In this case it is bringing down Superman.
In 1886 Samuel P. Colt founded the Industrial National Trust Co as the foundation for financial dealings. Named after and raised by his uncle, famed firearms inventor and business man, Samuel would be a prominent player in the history of Rhode Island his entire life (and afterlife, too).
In 1928 he built what is still the largest building in the state, commonly called The Superman building for its likeness to the Daily Planet building in the old television show.
In a few days the building will go dark. The last tenant, Bank of America (Industrial Trust became Industrial Bank, which became Fleet Bank which was acquired by Bank of America) will not renew its lease of 20% of the building. This is a truly sad day for the state but a harsh reminder of the regressive nature of high taxes and regulations and corruption.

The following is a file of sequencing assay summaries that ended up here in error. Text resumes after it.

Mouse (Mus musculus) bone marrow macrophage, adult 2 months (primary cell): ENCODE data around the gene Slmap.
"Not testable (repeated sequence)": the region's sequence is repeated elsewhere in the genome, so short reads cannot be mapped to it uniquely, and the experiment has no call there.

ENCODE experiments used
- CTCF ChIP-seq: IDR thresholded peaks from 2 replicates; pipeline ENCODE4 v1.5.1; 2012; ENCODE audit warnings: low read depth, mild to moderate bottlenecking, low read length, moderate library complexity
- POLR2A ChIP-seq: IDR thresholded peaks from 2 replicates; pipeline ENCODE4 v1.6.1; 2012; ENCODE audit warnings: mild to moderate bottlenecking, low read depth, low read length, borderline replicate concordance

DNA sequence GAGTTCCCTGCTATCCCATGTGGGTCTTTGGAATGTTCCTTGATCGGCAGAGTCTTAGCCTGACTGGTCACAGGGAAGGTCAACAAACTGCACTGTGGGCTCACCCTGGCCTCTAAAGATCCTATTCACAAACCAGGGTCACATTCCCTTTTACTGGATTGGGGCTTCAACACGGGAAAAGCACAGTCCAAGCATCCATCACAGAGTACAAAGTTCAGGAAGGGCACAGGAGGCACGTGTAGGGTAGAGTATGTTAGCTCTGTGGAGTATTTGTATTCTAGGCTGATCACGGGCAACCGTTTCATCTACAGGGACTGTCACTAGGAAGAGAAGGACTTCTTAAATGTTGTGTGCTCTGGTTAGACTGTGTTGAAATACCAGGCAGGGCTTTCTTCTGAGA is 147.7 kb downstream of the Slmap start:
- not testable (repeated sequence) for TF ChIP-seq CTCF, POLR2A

It's less important that the state's ideology has led it to be among the first to abolish the death penalty, legalize medical marijuana and even legalize some prostitution; its notion of freedom hasn't applied to business or facilitating success.
The legacy of Industrial Bank was impressive as it survived the massive turn on banks during the Panic of 1907 and Great Depression because of its reliance on maritime and agrarian business.
Turning out the Lights
High taxes have ruined Rhode Island but the state is so entrenched with this way of raising revenue it's hard to see how it can reverse course.